Speaking at the conclusion of the Council's meeting, which was attended by five Foreign Ministers, the Secretary-General noted that over the past 20 years the Iraqi people had been through two major wars, internal uprisings and more than a decade of debilitating sanctions. "In the short term, the conflict that is now clearly about to start can only make things worse - perhaps much worse," he said.
The Secretary-General also stressed that Iraq's most vulnerable citizens - the elderly, women and children, and the disabled - are denied basic health care for lack of medicines and that nearly a million children suffer from chronic malnutrition. "I am sure members of this Council will agree that we must do everything we can to mitigate this imminent disaster, which could easily lead to epidemics and starvation."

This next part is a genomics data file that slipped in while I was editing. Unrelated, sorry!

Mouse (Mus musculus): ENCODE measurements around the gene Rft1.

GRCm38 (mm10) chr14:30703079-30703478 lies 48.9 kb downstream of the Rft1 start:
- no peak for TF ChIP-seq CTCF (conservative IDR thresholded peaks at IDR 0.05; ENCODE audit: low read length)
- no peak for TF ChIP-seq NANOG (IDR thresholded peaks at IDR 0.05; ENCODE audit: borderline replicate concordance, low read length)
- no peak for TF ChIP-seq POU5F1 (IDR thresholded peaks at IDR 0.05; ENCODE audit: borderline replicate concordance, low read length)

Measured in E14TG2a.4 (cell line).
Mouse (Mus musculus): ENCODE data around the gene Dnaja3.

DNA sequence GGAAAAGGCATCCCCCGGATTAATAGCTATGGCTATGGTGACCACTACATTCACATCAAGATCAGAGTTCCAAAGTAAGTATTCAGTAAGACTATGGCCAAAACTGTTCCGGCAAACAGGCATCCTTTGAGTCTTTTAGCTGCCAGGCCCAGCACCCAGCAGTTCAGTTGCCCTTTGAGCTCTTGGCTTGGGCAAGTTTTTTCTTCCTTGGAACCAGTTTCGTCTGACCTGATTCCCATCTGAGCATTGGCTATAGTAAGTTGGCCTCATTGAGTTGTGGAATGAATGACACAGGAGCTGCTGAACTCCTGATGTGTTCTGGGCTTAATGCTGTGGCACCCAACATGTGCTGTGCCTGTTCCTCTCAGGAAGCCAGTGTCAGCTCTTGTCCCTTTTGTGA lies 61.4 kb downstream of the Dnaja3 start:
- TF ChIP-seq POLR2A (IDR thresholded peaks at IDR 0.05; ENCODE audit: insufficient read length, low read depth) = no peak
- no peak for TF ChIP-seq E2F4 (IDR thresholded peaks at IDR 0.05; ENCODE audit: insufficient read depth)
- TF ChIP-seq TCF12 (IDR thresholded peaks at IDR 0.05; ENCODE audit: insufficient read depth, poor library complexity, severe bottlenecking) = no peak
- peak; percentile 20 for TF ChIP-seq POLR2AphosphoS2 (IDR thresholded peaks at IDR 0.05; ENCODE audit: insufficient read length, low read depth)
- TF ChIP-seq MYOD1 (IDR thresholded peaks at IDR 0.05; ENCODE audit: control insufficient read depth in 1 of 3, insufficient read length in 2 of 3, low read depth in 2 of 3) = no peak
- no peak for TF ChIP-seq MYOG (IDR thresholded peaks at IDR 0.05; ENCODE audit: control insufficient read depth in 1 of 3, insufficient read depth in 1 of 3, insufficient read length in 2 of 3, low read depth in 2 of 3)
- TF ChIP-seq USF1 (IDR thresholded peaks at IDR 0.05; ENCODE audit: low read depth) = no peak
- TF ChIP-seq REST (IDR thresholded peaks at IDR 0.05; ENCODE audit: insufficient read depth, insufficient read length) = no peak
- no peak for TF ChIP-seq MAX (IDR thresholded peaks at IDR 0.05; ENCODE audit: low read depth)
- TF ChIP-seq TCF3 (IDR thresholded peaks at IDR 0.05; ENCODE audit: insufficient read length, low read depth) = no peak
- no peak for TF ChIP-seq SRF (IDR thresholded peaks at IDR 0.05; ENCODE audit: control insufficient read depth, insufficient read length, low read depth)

The Council was meeting to hear reports from the UN Monitoring, Verification and Inspection Commission (UNMOVIC), which is responsible for the biological and chemical weapons profile, and the International Atomic Energy Agency (IAEA), which is in charge of investigating the nuclear arms programme, on what issues remain for ridding Iraq of banned weapons of mass destruction.
The Secretary-General said the UN had done its best to assess the possible effects of war in terms of refugees and human need, but of the $123.5 million requested a month ago in preparation for an Iraqi conflict, only $45 million had been pledged so far and only $34 million received.
"I'm afraid we shall very soon be coming back with an appeal for much larger sums to finance actual relief operations - and I earnestly hope that Member States will respond with generosity and speed," he said.